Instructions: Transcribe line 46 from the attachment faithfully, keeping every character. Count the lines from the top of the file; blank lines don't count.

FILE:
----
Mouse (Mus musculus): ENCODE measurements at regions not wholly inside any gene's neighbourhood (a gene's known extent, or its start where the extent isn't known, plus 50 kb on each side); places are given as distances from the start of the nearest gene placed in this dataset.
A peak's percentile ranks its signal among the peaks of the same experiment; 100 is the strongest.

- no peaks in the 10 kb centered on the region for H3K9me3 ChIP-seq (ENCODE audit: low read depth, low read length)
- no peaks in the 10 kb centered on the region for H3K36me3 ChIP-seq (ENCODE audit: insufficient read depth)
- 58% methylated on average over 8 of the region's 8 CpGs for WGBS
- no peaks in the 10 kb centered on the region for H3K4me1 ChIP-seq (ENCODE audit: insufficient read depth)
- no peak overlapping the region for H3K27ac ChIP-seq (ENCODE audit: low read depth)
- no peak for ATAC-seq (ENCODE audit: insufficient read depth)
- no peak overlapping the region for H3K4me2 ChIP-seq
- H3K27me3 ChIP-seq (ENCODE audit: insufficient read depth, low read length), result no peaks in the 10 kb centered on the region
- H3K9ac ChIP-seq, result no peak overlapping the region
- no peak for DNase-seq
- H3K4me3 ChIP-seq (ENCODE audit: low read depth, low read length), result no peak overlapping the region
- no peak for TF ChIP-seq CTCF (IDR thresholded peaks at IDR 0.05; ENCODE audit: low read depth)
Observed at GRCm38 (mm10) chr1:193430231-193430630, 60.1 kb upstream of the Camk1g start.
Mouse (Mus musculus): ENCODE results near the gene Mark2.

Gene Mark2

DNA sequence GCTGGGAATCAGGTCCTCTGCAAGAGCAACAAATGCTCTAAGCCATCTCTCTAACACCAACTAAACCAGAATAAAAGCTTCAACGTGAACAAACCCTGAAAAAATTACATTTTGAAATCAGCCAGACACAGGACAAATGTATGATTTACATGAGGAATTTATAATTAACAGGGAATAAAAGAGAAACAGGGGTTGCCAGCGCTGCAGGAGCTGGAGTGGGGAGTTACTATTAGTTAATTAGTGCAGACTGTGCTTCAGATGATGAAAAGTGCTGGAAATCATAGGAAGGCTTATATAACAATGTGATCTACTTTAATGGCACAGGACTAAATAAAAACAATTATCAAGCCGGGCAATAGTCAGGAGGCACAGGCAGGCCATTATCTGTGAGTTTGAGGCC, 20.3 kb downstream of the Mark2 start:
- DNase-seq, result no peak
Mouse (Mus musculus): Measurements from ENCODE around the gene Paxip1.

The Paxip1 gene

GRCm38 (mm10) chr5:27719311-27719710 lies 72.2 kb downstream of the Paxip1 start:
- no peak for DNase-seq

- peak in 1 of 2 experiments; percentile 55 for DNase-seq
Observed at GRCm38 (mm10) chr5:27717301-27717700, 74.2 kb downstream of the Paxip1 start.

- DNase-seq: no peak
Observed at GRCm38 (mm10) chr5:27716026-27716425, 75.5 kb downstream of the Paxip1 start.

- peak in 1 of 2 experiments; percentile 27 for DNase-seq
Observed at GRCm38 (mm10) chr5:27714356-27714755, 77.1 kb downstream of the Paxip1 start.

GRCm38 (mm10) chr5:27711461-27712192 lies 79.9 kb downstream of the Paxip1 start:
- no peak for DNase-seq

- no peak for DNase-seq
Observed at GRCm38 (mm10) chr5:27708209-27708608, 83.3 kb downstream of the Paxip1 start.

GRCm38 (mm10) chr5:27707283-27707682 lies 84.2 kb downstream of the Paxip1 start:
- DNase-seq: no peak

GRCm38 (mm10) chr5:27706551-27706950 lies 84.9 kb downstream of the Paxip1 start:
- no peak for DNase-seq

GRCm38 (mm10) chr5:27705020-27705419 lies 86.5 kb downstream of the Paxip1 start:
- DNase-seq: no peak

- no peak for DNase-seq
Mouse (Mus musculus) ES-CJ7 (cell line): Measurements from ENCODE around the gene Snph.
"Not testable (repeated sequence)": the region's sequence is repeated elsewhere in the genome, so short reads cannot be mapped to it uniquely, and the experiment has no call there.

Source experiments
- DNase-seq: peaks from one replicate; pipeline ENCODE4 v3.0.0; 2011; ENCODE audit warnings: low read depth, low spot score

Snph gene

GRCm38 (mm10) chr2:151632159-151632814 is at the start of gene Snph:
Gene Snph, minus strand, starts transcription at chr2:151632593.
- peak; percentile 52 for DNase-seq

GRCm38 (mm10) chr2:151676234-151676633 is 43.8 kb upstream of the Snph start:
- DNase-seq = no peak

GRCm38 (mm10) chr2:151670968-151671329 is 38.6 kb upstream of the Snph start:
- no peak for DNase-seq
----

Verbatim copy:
GRCm38 (mm10) chr2:151632159-151632814 is at the start of gene Snph: